Pros-Sleek. Luxurious. Fast. Excellent handling. Good ride. Safety features. High-quality reputation.
Cons-Tight back seat. Weighty. Long doors. Track edition mostly for racers.
Bottom Line-A lot of car for the money.
The fast 2020 Lexus RC F
might be called a sports car, but its weight makes it mainly a fast, luxurious grand touring (GT) car, reminiscent of the Aston Martins seen in the 1960s James Bond movies.
My RC F rear-drive test car's sticker said it cost $64,750, while Lexus says the "track edition" is $96,650, without a $1,025 freight charge for both versions. The track version has no more power, but changes make it mainly for hard-core car buffs or racers.
A glance at the rear-seat area might lead one to think this is strictly a two-seater. But I found that two adults could fit fairly comfortably in the supportive rear seats if the front seats, which are powered to allow easier rear access, were shoved forward far enough. Not that adults, especially those with long legs, would want to spend much time back there, but the seats might occasionally come in handy. A center pull-down armrest with covered dual cupholders helps make it civilized in the rear.
This is a fairly big coupe, with a 185.2-inch length and hefty 3,958-pound weight. Long doors can make entry difficult in tight spaces, but my test car's interior was gorgeous, with easily read gauges of all sorts and a good number ofplenty of dashboard controls if you don't want to fool with the dashboard infotainment screen, which has a somewhat awkward console control. The large dashboard sound system knobs can be especially useful once you've selected your favorite radio system with the screen.
The quiet interior has high-quality materials with discreet stitching throughout and colorful seat colors. The power front seats are ultra-supportive. There's an easily reached push-button starter, a nifty analog clock and the usual luxury car features such as dual-climate control and an available power tilt-telescopic wheel. Rear vision from the driver's seat is pretty good, even without use of the large outside rearview mirrors with turn signals.
My test car's options included carbon fiber interior touches, besides a carbon-fiber roof, which lightens the car and lowers its center of gravity, front seat heating and ventilation, larger 10.3-inch (up from 7-inch) screen, 17-speaker sound system and a rear torque vectoring differential for surer handling. A limited-slip differentia is standard.
Steering is moderately light and handling is impressive, with virtually no body sway when storming through highway on- and off- ramps. I could feel the car's weight, which would work against you in a slalom, but it doesn't affect roadability much. The ride is good with the adaptive variable suspension. A console control lets the driver put the car in economy, normal, sport or super-sport mode, but even the latter mode doesn't affect the ride much.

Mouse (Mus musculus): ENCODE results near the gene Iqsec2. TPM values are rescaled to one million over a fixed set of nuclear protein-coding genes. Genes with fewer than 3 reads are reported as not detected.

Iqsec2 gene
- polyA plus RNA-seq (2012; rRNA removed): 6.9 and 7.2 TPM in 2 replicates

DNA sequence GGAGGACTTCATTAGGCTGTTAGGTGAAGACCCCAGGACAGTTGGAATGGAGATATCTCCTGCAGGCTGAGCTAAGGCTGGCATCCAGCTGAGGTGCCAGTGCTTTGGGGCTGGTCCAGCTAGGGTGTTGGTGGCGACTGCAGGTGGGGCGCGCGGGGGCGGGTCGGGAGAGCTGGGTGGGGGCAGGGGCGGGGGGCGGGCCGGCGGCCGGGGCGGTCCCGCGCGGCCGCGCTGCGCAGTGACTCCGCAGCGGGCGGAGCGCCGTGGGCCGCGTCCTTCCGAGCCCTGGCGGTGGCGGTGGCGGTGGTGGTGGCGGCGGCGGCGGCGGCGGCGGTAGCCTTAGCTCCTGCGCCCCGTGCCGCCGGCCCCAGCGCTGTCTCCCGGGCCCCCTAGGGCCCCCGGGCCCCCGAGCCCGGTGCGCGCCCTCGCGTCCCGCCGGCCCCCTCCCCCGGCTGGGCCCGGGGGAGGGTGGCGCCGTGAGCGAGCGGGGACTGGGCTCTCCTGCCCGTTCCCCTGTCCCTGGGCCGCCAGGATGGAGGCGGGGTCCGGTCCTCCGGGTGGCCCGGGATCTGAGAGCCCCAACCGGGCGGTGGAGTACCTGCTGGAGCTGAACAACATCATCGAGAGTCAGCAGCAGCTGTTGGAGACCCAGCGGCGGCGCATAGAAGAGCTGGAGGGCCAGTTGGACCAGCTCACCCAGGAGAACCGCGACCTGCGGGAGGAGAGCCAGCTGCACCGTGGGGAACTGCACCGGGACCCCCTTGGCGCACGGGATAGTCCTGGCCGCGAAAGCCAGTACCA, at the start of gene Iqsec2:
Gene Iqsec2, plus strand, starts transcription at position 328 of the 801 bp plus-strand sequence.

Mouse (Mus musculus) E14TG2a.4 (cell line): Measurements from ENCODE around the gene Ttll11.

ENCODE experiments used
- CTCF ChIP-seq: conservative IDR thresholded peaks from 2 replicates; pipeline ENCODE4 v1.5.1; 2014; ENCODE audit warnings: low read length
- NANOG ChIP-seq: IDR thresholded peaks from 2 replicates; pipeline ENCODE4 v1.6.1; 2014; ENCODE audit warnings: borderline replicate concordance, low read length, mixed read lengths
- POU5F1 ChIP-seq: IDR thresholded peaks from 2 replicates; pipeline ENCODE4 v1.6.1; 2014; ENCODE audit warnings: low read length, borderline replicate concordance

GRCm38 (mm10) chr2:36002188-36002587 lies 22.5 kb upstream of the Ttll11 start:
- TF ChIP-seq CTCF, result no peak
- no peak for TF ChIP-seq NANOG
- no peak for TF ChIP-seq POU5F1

The new RC F has special chassis and and suspension calibrations, and the grippy 35-series Michelin Pilot Sport tires on 19-inch wheels seem perfect for this car. The brake pedal action has been adjusted for easier use, and the Brembo brakes allow quick, sure stops.
The cargo area is decent at 10.5 cubic feet, easily swallowing a week's groceries, but it isn't especially deep. The power trunk lid works quickly and the trunk opening is low and wide for easy cargo loading. Rear seat backs don't fold forward, but there's a small pass-through area to the rear-seat area for narrow, tall objects.
The latest version of the RC F, which has been sold for a few years, is lighter by some 55 pounds and has such improvements as an altered grille (with one of the few Lexus grilles that doesn't look overdone), larger front air intakes, new taillights and a reshaped rear bumper.
The car's sophisticated 5-liter V-8 generates 472 horsepower (up 5 from last year) and produces a little more torque, at 395 lb./ft.
The 0-60 time is an estimated 4.4 seconds and the RC F it is said to hit nearly 170 m.p.h. The car's four tailpipes indicate that it means business.
Significant improvements include a higher final drive ratio to keep the engine in the heart of its power band. Still, I found that power doesn't come on with a full jolt via the responsive eight-speed automatic transmission unless the throttle is pressed hard. Press it normally-or shall we say "casually" - and the car is plenty fast but not as much of a neck-snapper as when the throttle is depressed fully. That's OK, as that linear power application makes the RC F easier to drive in normal traffic.The steering wheel paddle shifters work well, but do they have to be made out of plastic?
Estimated fuel economy is 16 miles per gallon in the city and 24 on highways. Premium fuel is called for to fill the 17.4-gallon tank.
Standard Lexus safety features include a pre-collision system with pedestrian protection, high-speed dynamic radar cruise control, lane-departure alert with steering assist and eight air bags.
An $11,400 Performance package includes the carbon fiber roof, carbon fiber speed-activated rear spoiler, rocker panel splitters and a diffuser. A $5,130 Premium package has a blind spot monitor with rear cross-traffic alert.
My test car's options added up, making the bottom line total $89,504 with the $1,045 delivery charge.
The Lexus RC F coupe is a rakish, reliable high-performance car that can be comfortably driven daily, something that can't be said for some costlier rivals.